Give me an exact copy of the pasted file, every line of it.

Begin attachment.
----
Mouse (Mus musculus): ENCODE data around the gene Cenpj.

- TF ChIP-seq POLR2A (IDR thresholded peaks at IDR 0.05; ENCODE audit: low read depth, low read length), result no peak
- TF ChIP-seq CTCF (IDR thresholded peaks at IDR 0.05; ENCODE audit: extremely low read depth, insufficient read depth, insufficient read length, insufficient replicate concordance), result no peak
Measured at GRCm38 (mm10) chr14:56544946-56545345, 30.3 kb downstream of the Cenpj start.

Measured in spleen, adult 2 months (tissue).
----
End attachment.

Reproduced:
Mouse (Mus musculus): ENCODE data around the gene Cenpj.

- TF ChIP-seq POLR2A (IDR thresholded peaks at IDR 0.05; ENCODE audit: low read depth, low read length), result no peak
- TF ChIP-seq CTCF (IDR thresholded peaks at IDR 0.05; ENCODE audit: extremely low read depth, insufficient read depth, insufficient read length, insufficient replicate concordance), result no peak
Measured at GRCm38 (mm10) chr14:56544946-56545345, 30.3 kb downstream of the Cenpj start.

Measured in spleen, adult 2 months (tissue).